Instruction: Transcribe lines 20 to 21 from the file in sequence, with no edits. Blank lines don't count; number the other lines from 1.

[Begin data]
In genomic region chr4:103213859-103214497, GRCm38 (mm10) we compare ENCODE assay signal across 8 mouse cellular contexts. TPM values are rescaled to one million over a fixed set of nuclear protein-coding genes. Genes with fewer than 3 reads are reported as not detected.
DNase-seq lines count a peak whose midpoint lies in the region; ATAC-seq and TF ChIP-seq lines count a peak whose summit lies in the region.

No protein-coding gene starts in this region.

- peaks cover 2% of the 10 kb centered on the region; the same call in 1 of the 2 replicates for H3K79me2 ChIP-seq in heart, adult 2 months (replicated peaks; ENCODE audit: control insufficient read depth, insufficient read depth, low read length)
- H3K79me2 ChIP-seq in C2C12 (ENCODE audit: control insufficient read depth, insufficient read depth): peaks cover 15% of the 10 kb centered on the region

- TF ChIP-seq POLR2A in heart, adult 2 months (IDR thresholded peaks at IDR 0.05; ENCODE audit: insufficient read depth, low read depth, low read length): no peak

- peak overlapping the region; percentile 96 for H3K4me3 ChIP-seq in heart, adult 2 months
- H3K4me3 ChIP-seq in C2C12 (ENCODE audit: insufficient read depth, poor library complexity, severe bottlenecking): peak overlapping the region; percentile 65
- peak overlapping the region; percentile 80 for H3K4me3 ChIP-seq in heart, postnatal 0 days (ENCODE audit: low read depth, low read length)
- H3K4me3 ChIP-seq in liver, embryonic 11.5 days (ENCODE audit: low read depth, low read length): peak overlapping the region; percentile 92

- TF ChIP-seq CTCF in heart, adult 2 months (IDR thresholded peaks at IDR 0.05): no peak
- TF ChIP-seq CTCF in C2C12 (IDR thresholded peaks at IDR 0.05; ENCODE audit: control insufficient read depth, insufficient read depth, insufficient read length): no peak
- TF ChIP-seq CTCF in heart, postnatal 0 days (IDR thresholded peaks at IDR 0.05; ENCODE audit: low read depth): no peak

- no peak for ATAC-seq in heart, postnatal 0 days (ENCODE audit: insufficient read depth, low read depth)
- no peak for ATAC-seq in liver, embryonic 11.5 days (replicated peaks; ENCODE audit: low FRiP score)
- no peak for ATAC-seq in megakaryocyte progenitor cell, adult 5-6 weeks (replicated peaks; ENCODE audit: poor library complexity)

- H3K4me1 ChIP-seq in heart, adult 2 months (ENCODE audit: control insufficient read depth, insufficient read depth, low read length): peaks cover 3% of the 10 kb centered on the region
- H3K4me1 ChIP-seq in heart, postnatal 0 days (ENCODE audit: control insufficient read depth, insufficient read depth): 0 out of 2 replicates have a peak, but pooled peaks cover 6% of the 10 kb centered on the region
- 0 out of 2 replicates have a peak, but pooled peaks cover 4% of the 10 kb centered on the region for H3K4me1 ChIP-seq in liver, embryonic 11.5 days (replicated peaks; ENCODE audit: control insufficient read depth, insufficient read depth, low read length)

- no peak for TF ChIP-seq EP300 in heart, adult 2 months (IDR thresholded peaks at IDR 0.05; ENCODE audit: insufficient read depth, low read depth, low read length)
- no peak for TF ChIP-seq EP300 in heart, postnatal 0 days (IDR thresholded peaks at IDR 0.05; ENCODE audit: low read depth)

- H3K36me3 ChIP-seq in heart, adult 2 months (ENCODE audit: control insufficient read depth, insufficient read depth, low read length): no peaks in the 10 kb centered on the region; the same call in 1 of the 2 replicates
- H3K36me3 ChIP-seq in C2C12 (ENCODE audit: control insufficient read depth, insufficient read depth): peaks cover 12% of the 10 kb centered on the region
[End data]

- no peak for TF ChIP-seq EP300 in heart, adult 2 months (IDR thresholded peaks at IDR 0.05; ENCODE audit: insufficient read depth, low read depth, low read length)
- no peak for TF ChIP-seq EP300 in heart, postnatal 0 days (IDR thresholded peaks at IDR 0.05; ENCODE audit: low read depth)